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RodkerText

RodkerText

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Published by: Melissa Hardie on Apr 20, 2012
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John Rodker,
ADOLPHE 1920 
 [from John Rodker,
Poems & Adolphe 1920 
, edited by Andrew Crozier(Manchester: Carcanet, 1996), pp. 133-174]
What had slit up his sleep? His eyes opened but the mind closed again. Piercingsweet the dawn star pierced him, his bowels shivering round it. On swooning mistand the far billowing of a lugubrious howl he swayed, till falling nearer, high burstingbubbles pulled him from his sleep. Morning lies round him. Behind the inn a bugle, ina far land heard before. A tent. A child skips, a trumpet to its mouth; a Moor throwsup a ball. His soul fled after her through the cold light; snow falls, whirling ...Outside, clouds chase wildly over the sky and plunging into a rift, the star flies swiftly,gaily; and is swallowed in a sudden billowing of cloud.In the wide street, under the bare trees, lorries; and in the drizzle a scattered crowd.A large white horse bumps round and round, a boy hanging to its cord. And still thedim lugubrious howl and rattling of bars.Pent in cages, their choking burning smell makes a jungle round them. Tired, bored,they crouch in the dark vans, their very breath vitriol. Behind the bars, heads, teeth,eyes: lion or hyaena? A chattering monkey slobbers ---Toms acold---and a negro,enormous, smiling, walks round the cages, a shovel smoking in his hands. Poles aregoing up, men are pulling guy ropes, an unwilling gaiety is being forced on the street.Why do they go on living in the close cage, their bodies burnt through by the vitriolcaptivity distils in them. A man says I will die and dies; their breath, their dung, ispoison, they will not die. And yesterday they were fifty miles to north, tomorrow willbe fifty miles to south, and every day, day by day, the lions tents waxworks will beput up; that mob chase off in a frantic jingling of coins. Forever lions, waxworks,funny men, chasing through streets, the forests of hearts like trees lining road andpavement, the distance months, not miles, from the advance agent posting bills tothe last dragging caravan.Let him move off. He will meet that circus at Brives, Rocamadour, Figeac, Rodez, orelse the bills announcing it, until by accident on some waste heath, he caught theflying Banvards come to earth.
How like a fish this woman in mid air Swims, teeth clenched upon a wire,
 
Taut body a new moon, hands that respire ...
 Himself. His wind-beaten, half legible placard still flapped on the walls of Claire, thecity of Anne, the capital of Marjorie, the wide empty street of Angela. Let him turn outhis lions, monkeys, blow his fanfare ... What then? A girl would tiptoe round her cage
 
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with notes piercing sweet and wild. But[Page 134 ] if he dared look East, the sky lowers terror and dismay; or turning, the sun sets infiery cloud, a rook belated, caws to its nest over watery meadows and blackbranches, filling him with grief and an echo, 'Winter and time to go now.'The deserted city of booths, the morning wind, the sharp flap of canvas, drizzle,made him happy. Later Angela would come. When she saw the cages her eyeswould fill with tears, but tomorrow she would forget. He turned from her with distaste.She forgot the cages endured by him for her, thought it right he should beperpetually with her, his bile burning through him hot and fetid as a beasts. He hadno sympathy for himself, why then for them? They should be caged, they stood itworse, so he was avenged. And the time was long past since his beasts had donetheir tricks for her, and it was revenge had made him cage them.She will cry in her room because of them. That will poison the air, make me think ofher. I shall have to stop her. Her tears fall, and in me they are stones and rattle in mybreast, but she is lighter without them. I must stop her. But I hate her. I have hatedher from the moment our eyes first met. And never was a time that I left her but Isaid, I must never see her again, and something said Never? But how break? Whatletter write? Impossible! And if she comes for you? And her tears congeal about youlike amber. And as if that were not enough, her tears speak to your tears, and theytoo flow in treacherous balm. Or she will write, and after some short silence you willanswer. So you will go on tugging at that leash, till happens what you longed for butcould not provoke, death or worse, a lover; then, amazed you cry: I was faithful.Young, I could not be faithful, that too would not work. Today, each thought a ruse,life proves me constant.Now with a false trill, the roundabout wheezed loudly, battering cymbals, blaringtrumpets, and wallowing in waves, dragon upon dragon rolled past, jaws yawning,light shimmering from iridescent scales.The booths were now up, the cages hidden, the caravans drawn up in quiet streets,solid with trim doors, white steps and curtained windows; stranded vessels, theirstraying women shipyard figureheads.A channel. The cold sea wind swept in over mud flats. Lurid green light pushed outof dark cloud. Darkness was falling, the gulls crying round the old boats, lit by anoccasional warm light. 'Like Chrysomallo starting for her ride, joyously he hadembarked on the enchanting possibilities of Angela, but that love which at firstseemed frivolous and superficial, soon grew tenacious, tyrannical and full of torturing jealousy. The glaucous light shed from his spurs illumined the night, and was thesymbol of that onward spurring love which no restraint could overcome and whichinevitably must lead its victim into unknown fatal ways. It represented too, thepenetrating and tragic effulgence which a grand passion must shed on all thesombre pages of an existence.'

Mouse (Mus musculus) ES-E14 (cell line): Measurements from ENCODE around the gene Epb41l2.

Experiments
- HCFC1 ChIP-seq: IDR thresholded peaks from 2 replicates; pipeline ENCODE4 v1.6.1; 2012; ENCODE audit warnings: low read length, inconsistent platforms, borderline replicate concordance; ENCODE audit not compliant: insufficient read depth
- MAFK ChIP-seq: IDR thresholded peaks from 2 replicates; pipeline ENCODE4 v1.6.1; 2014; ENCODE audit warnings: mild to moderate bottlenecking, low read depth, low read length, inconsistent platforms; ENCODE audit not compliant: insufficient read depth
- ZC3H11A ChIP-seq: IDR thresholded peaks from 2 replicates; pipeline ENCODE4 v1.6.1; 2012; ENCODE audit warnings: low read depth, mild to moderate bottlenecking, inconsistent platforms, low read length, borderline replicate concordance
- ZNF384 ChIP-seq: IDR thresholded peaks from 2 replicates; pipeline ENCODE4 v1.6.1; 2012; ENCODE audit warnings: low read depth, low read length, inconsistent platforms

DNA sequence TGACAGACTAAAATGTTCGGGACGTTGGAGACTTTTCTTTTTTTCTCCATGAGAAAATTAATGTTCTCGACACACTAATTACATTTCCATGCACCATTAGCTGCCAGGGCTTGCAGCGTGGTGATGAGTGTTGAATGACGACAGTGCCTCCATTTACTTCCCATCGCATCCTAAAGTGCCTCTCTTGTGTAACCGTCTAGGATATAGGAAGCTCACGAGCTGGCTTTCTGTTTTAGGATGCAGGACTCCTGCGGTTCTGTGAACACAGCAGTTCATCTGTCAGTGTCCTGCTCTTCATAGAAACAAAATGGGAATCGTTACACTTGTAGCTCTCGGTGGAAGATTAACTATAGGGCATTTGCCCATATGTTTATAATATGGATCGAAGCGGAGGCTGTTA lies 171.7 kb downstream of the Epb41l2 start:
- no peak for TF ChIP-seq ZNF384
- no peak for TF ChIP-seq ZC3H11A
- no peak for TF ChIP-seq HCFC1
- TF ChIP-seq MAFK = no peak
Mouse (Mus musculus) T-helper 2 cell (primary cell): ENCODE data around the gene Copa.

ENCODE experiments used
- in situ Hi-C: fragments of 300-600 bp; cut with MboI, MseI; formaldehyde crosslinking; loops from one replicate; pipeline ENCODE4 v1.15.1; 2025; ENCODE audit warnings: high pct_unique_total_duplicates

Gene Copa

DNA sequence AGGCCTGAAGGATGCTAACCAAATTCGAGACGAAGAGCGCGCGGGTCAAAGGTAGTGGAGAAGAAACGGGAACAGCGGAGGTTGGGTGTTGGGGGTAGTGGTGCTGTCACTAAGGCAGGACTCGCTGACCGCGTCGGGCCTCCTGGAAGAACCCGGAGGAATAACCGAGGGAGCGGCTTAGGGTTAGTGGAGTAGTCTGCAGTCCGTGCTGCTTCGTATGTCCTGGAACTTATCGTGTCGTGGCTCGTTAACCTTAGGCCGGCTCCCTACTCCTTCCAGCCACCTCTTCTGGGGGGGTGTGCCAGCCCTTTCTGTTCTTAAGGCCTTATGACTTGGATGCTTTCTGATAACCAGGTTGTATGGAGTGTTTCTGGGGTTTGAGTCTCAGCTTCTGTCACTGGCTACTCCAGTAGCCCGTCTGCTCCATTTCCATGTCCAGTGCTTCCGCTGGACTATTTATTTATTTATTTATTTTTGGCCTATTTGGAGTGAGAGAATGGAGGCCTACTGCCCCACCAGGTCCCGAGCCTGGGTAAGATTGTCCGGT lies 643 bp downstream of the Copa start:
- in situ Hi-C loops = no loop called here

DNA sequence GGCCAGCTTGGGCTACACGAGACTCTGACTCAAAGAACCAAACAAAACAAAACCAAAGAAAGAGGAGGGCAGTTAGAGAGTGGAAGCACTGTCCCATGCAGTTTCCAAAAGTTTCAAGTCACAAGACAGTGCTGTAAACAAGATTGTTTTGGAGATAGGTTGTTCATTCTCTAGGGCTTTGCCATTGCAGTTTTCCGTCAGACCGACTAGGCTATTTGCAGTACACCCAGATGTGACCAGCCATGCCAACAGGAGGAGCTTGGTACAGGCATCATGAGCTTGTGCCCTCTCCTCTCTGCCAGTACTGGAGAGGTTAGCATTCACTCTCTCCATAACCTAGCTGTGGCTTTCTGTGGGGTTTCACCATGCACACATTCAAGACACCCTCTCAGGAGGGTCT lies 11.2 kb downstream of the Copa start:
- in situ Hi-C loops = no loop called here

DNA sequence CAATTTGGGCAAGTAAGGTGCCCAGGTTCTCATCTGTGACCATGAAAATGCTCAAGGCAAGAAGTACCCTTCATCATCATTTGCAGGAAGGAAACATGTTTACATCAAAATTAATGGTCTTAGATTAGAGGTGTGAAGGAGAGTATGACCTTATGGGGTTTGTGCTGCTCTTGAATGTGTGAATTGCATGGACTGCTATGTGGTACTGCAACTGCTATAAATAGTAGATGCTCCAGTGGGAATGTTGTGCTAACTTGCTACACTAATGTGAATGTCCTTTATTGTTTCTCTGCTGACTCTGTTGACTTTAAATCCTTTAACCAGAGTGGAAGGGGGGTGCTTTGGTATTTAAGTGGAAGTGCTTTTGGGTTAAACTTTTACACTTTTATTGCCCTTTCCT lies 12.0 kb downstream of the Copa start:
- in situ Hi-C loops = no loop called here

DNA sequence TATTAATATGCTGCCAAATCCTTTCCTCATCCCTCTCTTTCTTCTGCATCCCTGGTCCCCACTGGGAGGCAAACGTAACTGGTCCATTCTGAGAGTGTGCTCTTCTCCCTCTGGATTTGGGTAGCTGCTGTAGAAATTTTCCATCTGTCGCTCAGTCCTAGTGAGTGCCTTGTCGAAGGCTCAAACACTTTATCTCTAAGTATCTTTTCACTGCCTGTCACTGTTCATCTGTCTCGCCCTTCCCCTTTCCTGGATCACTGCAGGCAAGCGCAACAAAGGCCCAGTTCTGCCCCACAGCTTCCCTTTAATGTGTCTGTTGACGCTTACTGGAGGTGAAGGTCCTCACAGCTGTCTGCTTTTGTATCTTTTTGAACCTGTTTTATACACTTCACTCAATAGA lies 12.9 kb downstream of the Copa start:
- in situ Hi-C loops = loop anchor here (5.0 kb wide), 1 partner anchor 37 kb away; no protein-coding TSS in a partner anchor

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Yes, and today that penetrating and tragic effulgence was a mist enshrouding him incorpse light: himself that unsleeping horseman whose accompanying shadow roseand fell with each hoof beat; while, to his mist-laden mind,[Page 135 ]in which bright objects moved and confused shadows, that shadow was denser thanhimself. Jabs and spots of scarlet rose and burst like moths about him, struck up bythe flying hoofs. And once she had seemed hard and crystal clear but today he couldnot see her, and his incuriosity did not know what her shadow would do next.Once he had known so clearly what she was, what her next act must be, and that hemust not love her, so that after the first bright collision and repulsion, how soft, howwary had been his approach. Now for years she had come closer, till he could notsee her. But if he went away he would see too clearly, till hysteria blinded him,dragged him back; yet if some effort more pronounced flung him from her orbit, couldhe support the bleakness suddenly before him.The street was filling on all sides in a shuffling of feet, and from the booths like atwittering of birds rose the first timid cries of morning. And a sickly sweet smell ofvanilla rose, cloying all the wet air, till some more violent blast from a passing womanwashed it again. The road now lay between two rows of booths, where at intervals,stoves were frying potatoes in a sweet acrid smell of oil. All that like a crystal hadgrown about him since he awoke, and now part of it, drifting, he moved to and fro,half seeing but aware; his mind tall standards holding milky globes, a reverberationof deliberate feet on boards, faces drifting and featureless, pale in light, a sighing ofsea, black close but unseen. And afterwards a tunnel, about him wild faces; and acataract, an avalanche of light, twisting, twirling, a solid mass that bent his back andheld him down; and, near, the crash and report of a car, leaping and falling along aswitchback in a streak of light; a pale watery halo, a piercing scream of terror.The shining nougat, ice cream and fritter stalls he saw now were nothing to themarzipan joints, sausages and edible offal which sweated there and were scarlet. Allthat light like a sky too near earth bent his back, and painfully his eyes were twistedearthwards.The Marne at Nogent was better. The wet air was full of flying confetti, the street ofclotted confetti, the river too. It filled the road, overflowed into stands, swept intodancing places. Canoes, racing eights, dinghies, moved on the flat gray river; amongthem, in and out, up and down, a water bicycle, solemn as an insect. Shouting burstwhen a heat flashed past, balloons climbed in the air, a plane swerved and darted,the landscape swarmed with insects buzzing round a bush in full summer. From theimmense depths of sky mirrored in water, to the zenith, life swarmed.That buzzing round a hive, that violent life of bursting cells was Angela, but when?Never the same, and every day he shook all up again, again to make the picture thatwould satisfy him. But he changed too, so it was all to do again. That bored him, hehated her. If he could get away he thought, and saw himself press her arm closely,affectionately, already hurt at her hurt. Near him a long shaking hand climbed into ahouse; and on it people ran, staggered, floated, slipped sometimes, and were carried